Q] You and Agnello Dias have had a similar career path in Dentsu. You both sold your companies to Dentsu and then went on to become the Creative heads of the entire Group, he in India and you globally. What kind of advice do you want to give him? I think I need to take advice from Agnello Dias. My father loved India. And when he passed away, he asked for us to spread his ashes in India, which we did. So, this was long before we had a company there, but I have always had this emotional connection to India. And then I went to India, and I fell in love with it. What I love about the country is that it is technologically advanced, has really hard-working and surprisingly optimistic people. And obviously it is a huge growth market for every brand. Ashish Bhasin is my mentor in terms of teaching me about a culture I am fascinated by. He is legendary in his market and is adored by everyone globally too. To touch someone’s heart, you need to have empathy for them and understand their culture. Well, I will always be fascinated by it, but I will never be enough of an expert to understand the nuances and the jokes, and someone has to explain it to me, and by the time they explain it to me, it’s not funny anymore. So, that gets me to the model wherein I am trying to find the best people who want to do great work for really good clients. Ashish is a representation of that for me. We want to be the powerhouse agency in India through three things - building what we have, acquiring and adding more to our model and then giving them the tools and the opportunities to do it. Lastly, of course, we represent very large multinational companies who are very interested in the Indian market, we want to make sure that we are their agency of choice when they go there.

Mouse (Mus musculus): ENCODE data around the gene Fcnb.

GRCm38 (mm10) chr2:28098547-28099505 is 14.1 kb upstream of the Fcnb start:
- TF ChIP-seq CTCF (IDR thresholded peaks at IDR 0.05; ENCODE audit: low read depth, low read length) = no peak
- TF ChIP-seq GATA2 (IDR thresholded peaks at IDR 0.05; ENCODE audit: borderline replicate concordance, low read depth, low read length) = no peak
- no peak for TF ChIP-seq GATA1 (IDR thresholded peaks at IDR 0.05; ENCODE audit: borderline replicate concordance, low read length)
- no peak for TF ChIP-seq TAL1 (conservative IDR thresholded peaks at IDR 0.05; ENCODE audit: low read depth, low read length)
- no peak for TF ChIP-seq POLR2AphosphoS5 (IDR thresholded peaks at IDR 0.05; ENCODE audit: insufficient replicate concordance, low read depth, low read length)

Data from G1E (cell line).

Q] In India, 50% of the Dentsu revenue comes from digital. Overall globally, how much does Digital contribute to? We are a ‘digital first’ company. However, there has been an evolution, today the focus is not so much on Digital than providing holistic customer experiences across the board at every communication point, because that is what the clients are looking for. So we are strengthening our core digital and non-digital offerings across the globe. For example, American Express changed their 20-year-old strategy of being the world’s most respected service brand, to providing the best customer experience which is a huge shift because they are now concentrating on experience.
Q] The Dentsu Group saw organic growth fall 1.6% in this year’s first quarter, with its Japan business slipping 2.7% and operations at Dentsu Aegis Network by 0.7%. Yet you have won some big accounts, like Amex and Intel… how would you sum up the past 12 months? I won’t be the right person to talk about the overall numbers. But we are very excited because it is not just wins for us, it has been consolidations which are important in a network. We were able to consolidate the Intel business across all of the Dentsu companies. We were able to consolidate the Subway business, United Airlines business, then we won the American Express account which was huge for us. So, those were very important wins because they are so large that they can activate all of the lines of business that we have. Some of them haven’t activated all of them yet but we are excited about that.